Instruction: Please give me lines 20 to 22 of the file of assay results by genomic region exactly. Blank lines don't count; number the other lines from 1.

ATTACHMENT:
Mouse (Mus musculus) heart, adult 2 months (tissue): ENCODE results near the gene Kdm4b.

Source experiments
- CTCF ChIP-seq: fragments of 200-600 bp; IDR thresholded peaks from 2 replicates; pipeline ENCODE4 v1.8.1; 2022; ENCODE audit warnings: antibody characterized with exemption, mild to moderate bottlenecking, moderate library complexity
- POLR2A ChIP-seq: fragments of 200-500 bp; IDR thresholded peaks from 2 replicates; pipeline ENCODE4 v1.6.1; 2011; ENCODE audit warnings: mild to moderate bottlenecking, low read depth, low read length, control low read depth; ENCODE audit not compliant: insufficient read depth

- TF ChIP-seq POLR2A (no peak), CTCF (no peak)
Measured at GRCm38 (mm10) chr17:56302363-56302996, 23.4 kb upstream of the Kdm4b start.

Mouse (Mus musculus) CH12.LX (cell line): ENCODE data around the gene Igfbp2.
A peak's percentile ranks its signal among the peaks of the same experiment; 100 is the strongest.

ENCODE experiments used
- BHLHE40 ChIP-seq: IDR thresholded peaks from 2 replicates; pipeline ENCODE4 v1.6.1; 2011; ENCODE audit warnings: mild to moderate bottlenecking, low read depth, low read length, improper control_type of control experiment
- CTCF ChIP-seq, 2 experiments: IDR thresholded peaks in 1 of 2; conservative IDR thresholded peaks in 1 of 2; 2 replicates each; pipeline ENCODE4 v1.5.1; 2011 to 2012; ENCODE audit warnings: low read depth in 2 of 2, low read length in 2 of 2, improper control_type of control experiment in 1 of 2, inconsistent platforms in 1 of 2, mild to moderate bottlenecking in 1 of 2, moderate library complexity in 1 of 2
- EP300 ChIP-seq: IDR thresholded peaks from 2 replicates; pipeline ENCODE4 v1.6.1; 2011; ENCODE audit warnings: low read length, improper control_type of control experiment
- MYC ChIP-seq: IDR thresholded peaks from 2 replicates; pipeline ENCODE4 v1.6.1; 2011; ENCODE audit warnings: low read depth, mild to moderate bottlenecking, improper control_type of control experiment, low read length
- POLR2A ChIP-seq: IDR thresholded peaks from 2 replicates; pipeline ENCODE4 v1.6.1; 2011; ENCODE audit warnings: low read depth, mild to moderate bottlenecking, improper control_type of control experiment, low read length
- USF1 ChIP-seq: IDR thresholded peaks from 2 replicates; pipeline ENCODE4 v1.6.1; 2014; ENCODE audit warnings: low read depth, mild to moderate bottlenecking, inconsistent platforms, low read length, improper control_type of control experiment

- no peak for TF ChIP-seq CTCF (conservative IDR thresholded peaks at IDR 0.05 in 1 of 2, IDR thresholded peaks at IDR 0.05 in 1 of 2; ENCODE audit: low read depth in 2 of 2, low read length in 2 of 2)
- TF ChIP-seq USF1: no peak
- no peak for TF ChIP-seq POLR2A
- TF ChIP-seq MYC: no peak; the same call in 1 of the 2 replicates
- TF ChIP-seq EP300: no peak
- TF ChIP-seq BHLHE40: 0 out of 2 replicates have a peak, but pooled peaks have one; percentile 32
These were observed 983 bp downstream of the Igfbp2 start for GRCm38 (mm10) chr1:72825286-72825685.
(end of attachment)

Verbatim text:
- TF ChIP-seq EP300: no peak
- TF ChIP-seq BHLHE40: 0 out of 2 replicates have a peak, but pooled peaks have one; percentile 32
These were observed 983 bp downstream of the Igfbp2 start for GRCm38 (mm10) chr1:72825286-72825685.